The Future on Screen: Why is It All Gloom and Doom? |

dystopian future
Photo by Patrick Perkins on Unsplash

by Evan See

What do you see when you think about the future? Maybe images of sleek machines and flashy gadgets spring up. You may even believe that the future looks optimistic for humanity, with people living better and suffering less. However, when it comes to film and television, the future tends to be portrayed rather pessimistically, with gloomy colour palettes, and a government that’s either massively oppressive or pretty much absent while technology is ruining our lives.

It bears the question – why are movies about the future always so bleak? Where are all the cheery futuristic movies?

Real-life Horror

Perhaps one reason for Hollywood’s obsession with bleak futures is the same reason horror films are made – to disturb and unsettle audiences. Often, the grim futures shown on screen don’t seem that different from real life, making these films more like very plausible horror films than mere science-fiction.

Narratively speaking, the prescient look into the near future many films provide is way more terrifying than the nebulous threats of vengeful ghosts and demons in conventional horror. The popularity of the TV series Black Mirror reveals our fascination with the impending breakdown of society, with storylines considering the impacts of real-life scientific breakthroughs on our lives. While some films intentionally blend horror and sci-fi, it’s the ones that sound plausible that disturb us the most: the insidiously manipulative androids of Ex Machina or the cold, Orwellian bureaucracies of Brazil are already absolutely terrifying without their nightmarish endings.

Fear of the Unknown

Throughout our history on this planet, we’ve consistently been inclined to fear things we don’t understand, and create legends and stories about them. Naturally, as we progress into the future, it follows that we should tell frightening stories about the things we lack control over. Things like technology, artificial intelligence and outer space commonly feature in science-fiction films set in the future, and are almost always portrayed in gloomy, depressing worlds that seem to warn us against attempted progress. 

The question is: why? We know that the point of technology and experimentation is intended to improve our quality of life, yet our films are so sure they will end up destroying everything we love.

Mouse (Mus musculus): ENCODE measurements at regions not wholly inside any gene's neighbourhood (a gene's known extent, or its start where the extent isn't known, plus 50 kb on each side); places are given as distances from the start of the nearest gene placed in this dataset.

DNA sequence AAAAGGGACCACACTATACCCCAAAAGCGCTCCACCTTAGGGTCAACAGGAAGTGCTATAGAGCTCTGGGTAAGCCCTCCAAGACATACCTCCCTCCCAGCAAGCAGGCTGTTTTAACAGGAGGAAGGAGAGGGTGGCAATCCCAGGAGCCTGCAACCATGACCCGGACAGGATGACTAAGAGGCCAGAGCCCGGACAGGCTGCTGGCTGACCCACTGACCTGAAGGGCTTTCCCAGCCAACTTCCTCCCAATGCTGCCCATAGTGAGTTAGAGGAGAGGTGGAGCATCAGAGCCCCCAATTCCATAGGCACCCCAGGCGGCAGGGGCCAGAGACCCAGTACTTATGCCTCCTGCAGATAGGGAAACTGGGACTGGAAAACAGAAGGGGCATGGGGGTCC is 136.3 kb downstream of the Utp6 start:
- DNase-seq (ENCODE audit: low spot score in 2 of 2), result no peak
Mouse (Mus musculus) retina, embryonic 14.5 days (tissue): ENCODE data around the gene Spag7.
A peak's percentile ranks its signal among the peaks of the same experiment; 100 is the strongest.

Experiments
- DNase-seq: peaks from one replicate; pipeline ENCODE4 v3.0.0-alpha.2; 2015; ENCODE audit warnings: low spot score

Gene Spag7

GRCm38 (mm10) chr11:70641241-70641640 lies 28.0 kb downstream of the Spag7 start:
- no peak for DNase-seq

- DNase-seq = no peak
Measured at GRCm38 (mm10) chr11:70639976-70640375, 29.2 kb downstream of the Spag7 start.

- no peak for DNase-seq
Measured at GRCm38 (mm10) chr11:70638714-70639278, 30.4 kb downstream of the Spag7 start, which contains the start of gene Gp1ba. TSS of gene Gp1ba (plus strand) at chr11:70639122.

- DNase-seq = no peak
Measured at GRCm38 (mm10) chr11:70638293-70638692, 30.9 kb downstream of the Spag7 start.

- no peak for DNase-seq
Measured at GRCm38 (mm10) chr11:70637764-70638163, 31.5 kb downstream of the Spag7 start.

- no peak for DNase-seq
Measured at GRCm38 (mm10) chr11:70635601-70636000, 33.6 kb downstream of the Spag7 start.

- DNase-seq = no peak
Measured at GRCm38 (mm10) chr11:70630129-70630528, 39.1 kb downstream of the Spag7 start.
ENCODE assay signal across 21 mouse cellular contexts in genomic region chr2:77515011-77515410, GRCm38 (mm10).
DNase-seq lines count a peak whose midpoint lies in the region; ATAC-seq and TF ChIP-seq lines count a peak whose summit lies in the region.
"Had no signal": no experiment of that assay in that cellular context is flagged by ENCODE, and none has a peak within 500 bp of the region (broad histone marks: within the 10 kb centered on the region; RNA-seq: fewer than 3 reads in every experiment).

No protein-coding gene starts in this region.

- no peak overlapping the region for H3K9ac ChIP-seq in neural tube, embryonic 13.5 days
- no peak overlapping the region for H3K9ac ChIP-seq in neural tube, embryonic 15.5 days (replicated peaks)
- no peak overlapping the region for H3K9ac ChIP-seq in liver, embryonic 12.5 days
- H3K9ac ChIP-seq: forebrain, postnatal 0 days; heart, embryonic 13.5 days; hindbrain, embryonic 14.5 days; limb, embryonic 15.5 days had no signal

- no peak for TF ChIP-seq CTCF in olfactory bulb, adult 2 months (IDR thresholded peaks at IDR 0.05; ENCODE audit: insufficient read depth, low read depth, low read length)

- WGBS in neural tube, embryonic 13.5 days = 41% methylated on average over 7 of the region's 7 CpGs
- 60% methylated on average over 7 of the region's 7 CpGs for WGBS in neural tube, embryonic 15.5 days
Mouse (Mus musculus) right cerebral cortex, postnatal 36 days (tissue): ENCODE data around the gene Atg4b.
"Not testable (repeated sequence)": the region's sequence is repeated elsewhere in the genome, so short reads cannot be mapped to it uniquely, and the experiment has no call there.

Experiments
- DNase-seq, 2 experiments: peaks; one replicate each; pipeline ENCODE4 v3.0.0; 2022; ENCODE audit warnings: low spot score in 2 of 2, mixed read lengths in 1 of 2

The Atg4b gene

Perhaps our deep-seated fears of the unknown will never cease despite knowledge that scientists and developers aren’t actively trying to kill everyone. Maybe it’s a conviction that what we presently have is good enough for us, or the awareness of just how fast technology is whizzing past our heads. It’s nothing new – people have resisted change for millenia. 

There are numerous films convinced that artificial intelligence is unequivocally disastrous, like the Replicants from Blade Runner or Skynet from Terminator. But fears also exist in other unexplored areas, like the devastating effects of biotechnology in Rise of the Planet of the Apes, the distinct haves-and-have-nots divisions created by the technology of Elysium or The Hunger Games, or the technology of megacorporations in Soylent Green or Resident Evil that cannot help but ravage humanity to feed their unbridled greed. Perhaps we’re fearful that too much advancement too quickly can cause us to lose control over what we hold dear, and sometimes progress for the sake of it just isn’t worth the risk.

Not Just Flying Cars

It’s also possible to see the grim futures in movies as merely allegories for real-world issues. Using a futuristic setting to portray current issues can be especially effective in emphasising the filmmaker’s message, by portraying an unfamiliar world with familiar issues without stirring controversy.

In this sense it isn’t that futuristic movies are bleak, but that the nature of humanity, even at the present time, is as bleak as it gets. Snowpiercer compresses the harsh antagonisms of class warfare into a single train, while the 2015 TV adaptation of The Handmaid’s Tale explores the possible effects of religious conservatism and misogynistic cultures. The trash-filled wasteland of Earth in Wall-E doesn’t look too different from today’s sprawling landfills, while the harsh treatment of refugees in Children of Men and District 9 isn’t particularly unfamiliar to certain parts of the world.

Sure, not all movies about the future are bleak and depressing, with films like Her or The Martian coming to mind. But the dominance of dystopian science fiction has got to make you wonder – how did people many years ago imagine our present time? Was it all dark and grim like in 1984 or Akira, or more optimistic like Back to the Future II? Or are we already living in that grim future – just that we don’t realise it yet?